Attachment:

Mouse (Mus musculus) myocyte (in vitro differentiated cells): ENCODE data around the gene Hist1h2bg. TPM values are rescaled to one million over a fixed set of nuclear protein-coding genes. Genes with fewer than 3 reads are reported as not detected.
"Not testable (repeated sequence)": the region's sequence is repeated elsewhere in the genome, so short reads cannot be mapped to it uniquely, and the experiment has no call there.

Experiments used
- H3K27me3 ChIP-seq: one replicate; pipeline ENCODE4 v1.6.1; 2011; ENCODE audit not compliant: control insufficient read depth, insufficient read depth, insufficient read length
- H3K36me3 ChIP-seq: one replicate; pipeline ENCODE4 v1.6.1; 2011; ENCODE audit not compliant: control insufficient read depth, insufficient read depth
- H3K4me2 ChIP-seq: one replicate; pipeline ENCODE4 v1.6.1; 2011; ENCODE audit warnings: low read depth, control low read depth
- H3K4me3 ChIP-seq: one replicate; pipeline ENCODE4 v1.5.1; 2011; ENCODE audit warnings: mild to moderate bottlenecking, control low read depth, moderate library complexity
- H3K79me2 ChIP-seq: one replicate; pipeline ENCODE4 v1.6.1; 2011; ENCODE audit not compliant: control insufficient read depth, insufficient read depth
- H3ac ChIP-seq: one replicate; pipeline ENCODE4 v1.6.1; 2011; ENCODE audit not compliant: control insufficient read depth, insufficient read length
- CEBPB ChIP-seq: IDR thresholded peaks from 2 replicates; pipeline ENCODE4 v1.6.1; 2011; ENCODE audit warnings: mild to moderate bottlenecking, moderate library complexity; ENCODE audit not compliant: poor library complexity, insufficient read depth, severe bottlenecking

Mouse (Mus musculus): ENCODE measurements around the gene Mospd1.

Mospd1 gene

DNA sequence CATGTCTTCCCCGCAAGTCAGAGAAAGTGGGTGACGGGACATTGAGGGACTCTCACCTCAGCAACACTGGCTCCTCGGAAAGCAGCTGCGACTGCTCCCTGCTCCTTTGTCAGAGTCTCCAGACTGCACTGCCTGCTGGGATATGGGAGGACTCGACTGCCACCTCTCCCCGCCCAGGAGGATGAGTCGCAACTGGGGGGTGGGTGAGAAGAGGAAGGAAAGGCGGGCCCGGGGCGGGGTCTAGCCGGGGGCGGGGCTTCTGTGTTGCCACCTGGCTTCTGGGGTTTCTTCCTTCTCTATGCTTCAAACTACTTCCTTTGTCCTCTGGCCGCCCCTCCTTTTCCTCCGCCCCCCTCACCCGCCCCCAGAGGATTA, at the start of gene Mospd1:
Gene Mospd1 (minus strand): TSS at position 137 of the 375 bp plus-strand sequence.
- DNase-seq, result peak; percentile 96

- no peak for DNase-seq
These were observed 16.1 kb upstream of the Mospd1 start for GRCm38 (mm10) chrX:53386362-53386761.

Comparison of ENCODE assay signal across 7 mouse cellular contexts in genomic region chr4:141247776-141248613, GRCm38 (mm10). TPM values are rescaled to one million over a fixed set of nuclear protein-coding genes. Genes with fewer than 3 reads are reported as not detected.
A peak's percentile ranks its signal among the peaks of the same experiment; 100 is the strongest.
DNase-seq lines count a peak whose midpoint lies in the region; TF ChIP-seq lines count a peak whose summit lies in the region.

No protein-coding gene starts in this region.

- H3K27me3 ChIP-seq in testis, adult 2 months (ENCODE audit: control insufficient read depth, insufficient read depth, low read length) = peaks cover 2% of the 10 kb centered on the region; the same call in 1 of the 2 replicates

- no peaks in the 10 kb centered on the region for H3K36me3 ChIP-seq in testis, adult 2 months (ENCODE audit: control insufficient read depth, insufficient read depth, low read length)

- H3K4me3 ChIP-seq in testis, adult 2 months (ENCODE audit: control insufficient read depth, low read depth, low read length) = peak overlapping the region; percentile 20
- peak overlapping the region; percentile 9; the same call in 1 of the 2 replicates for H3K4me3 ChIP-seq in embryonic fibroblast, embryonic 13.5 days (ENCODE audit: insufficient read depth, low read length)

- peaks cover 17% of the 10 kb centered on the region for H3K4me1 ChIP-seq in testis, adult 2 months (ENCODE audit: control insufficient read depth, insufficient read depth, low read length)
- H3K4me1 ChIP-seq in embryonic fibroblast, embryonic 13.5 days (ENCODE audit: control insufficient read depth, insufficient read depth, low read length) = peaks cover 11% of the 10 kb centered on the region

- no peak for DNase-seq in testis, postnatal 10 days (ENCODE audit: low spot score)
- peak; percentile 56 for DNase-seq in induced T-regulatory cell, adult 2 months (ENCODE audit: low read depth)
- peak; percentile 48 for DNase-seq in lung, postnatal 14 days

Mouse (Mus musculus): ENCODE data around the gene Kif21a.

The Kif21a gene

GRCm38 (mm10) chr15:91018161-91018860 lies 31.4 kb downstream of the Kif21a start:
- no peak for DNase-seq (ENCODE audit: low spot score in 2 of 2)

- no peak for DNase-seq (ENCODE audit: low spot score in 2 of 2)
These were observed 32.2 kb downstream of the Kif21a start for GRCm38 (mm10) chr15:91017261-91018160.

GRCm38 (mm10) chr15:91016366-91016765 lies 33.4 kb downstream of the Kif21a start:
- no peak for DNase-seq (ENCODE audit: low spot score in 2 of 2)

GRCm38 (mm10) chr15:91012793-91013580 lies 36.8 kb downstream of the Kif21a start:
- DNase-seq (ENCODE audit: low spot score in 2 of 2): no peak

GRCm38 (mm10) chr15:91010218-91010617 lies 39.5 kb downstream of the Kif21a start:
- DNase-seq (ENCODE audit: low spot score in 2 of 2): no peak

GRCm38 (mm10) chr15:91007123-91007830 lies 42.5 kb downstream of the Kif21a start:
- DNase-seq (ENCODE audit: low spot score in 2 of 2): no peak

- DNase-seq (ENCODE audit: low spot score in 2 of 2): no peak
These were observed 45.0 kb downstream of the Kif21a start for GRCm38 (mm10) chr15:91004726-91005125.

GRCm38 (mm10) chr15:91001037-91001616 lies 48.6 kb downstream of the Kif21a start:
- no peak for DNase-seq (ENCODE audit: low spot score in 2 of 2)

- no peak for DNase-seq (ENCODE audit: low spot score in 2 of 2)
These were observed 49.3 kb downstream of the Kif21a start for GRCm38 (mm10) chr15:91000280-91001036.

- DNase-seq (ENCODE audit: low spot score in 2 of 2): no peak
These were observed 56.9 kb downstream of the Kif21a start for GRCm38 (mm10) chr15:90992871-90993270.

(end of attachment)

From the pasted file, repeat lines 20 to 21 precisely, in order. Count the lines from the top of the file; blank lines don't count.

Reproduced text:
DNase-seq lines count a peak whose midpoint lies in the region; TF ChIP-seq lines count a peak whose summit lies in the region.

No protein-coding gene starts in this region.